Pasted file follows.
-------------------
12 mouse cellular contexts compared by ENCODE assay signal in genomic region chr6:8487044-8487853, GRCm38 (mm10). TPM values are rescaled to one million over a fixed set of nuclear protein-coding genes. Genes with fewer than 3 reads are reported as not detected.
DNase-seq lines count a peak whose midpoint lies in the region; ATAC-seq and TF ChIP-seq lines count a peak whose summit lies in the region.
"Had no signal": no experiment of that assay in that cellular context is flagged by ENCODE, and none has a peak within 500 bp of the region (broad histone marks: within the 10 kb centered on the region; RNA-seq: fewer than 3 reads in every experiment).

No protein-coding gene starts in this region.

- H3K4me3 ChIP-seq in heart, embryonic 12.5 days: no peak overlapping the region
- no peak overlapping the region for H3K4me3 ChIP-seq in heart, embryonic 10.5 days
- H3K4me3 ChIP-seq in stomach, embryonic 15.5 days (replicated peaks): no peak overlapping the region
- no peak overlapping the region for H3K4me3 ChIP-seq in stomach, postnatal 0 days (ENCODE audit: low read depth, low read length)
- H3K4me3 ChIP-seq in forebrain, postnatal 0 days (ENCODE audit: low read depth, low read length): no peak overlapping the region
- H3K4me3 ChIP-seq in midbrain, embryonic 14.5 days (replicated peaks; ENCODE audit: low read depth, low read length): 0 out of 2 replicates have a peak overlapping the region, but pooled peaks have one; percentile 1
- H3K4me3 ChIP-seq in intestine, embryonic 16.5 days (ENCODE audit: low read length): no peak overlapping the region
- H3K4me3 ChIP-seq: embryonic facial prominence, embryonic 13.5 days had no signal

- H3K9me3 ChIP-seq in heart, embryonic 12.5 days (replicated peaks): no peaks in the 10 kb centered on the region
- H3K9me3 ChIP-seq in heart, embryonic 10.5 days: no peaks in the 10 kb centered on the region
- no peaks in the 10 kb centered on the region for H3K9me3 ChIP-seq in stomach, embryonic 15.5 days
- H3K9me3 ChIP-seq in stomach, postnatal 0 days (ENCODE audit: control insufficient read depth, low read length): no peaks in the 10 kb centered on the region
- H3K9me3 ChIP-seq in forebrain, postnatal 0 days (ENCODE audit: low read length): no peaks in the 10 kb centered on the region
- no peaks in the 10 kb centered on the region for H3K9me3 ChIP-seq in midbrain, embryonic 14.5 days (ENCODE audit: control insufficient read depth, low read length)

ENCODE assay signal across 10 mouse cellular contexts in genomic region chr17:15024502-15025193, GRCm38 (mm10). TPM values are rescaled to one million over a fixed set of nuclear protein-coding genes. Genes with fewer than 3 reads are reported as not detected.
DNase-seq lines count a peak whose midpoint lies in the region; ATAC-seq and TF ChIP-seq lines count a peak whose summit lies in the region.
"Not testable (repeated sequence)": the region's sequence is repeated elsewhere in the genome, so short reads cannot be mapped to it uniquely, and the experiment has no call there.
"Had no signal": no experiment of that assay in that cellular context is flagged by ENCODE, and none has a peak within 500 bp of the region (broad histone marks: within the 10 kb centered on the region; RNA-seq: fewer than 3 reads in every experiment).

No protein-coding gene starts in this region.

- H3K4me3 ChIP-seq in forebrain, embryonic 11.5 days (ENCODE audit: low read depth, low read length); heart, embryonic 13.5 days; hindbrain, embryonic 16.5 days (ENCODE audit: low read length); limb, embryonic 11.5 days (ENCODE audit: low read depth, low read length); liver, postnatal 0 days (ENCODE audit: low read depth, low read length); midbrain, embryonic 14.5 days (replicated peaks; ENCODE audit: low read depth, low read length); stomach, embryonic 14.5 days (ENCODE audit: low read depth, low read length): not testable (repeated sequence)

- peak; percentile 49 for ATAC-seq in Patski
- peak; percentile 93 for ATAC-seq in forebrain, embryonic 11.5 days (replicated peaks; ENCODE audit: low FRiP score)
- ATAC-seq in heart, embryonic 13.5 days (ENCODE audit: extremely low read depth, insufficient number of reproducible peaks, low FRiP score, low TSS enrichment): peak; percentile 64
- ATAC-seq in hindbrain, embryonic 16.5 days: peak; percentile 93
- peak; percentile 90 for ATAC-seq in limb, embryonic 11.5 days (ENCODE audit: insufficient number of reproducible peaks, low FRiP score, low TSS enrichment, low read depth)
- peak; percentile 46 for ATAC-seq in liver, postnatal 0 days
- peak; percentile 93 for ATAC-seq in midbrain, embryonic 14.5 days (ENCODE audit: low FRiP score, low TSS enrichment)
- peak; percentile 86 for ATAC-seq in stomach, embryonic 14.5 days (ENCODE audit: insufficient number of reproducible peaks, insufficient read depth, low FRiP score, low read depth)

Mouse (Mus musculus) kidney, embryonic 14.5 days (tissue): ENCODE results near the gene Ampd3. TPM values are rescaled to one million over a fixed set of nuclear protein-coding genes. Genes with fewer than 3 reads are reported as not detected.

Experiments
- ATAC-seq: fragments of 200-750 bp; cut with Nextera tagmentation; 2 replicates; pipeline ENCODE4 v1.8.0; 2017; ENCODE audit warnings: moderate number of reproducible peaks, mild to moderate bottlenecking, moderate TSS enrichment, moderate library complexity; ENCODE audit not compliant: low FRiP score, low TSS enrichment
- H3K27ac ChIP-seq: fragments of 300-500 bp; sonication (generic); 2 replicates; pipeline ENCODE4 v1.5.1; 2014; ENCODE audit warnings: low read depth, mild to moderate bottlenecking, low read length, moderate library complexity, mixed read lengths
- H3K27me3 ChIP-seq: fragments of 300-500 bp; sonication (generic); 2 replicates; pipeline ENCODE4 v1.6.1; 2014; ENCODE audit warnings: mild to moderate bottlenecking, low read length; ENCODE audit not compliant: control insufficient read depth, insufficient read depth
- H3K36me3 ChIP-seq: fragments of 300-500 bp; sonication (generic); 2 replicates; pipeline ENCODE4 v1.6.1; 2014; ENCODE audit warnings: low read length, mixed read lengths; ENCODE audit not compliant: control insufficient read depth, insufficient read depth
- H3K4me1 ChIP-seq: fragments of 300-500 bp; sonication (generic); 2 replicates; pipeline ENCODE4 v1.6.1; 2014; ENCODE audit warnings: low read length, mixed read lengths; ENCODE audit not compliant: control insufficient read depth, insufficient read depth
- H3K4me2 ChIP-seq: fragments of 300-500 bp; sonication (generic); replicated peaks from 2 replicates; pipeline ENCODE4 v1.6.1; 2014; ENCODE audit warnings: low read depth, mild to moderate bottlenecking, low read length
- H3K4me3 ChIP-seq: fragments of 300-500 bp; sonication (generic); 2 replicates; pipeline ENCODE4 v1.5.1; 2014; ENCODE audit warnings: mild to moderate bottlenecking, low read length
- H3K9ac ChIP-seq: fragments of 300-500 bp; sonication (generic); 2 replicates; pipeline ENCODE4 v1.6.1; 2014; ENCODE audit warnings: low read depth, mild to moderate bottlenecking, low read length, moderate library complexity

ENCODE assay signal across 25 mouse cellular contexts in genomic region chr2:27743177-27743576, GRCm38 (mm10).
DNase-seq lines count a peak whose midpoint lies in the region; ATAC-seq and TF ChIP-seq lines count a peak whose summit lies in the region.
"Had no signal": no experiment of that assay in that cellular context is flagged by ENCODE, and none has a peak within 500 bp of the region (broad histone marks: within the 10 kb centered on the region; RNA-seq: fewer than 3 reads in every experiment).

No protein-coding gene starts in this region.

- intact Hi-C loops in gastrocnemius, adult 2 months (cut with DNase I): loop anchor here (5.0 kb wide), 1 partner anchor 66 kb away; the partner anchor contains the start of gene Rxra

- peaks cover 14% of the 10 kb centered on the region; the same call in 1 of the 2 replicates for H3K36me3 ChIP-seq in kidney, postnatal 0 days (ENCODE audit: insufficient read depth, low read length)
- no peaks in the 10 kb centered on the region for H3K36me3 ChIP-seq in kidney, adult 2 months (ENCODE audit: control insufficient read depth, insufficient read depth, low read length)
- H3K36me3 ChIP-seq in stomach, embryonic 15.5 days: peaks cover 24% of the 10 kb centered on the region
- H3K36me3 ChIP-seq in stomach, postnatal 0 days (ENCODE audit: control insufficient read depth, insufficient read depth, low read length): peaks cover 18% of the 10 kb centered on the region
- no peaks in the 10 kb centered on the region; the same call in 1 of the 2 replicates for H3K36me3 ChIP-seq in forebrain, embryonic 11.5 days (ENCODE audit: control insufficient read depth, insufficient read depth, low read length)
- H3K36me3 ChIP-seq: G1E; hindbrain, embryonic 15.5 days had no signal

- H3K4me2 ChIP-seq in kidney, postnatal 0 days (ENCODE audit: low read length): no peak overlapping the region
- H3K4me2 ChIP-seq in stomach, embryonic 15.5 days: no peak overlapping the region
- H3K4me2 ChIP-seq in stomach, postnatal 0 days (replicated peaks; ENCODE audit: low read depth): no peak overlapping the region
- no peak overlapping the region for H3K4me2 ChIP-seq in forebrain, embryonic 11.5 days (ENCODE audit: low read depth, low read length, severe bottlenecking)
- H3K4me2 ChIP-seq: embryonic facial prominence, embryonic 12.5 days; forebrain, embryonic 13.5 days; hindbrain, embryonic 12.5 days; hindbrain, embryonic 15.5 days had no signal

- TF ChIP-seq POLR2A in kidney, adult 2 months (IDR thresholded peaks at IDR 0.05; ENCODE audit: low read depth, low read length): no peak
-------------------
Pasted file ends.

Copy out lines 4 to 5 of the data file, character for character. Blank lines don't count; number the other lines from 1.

No protein-coding gene starts in this region.

- H3K4me3 ChIP-seq in heart, embryonic 12.5 days: no peak overlapping the region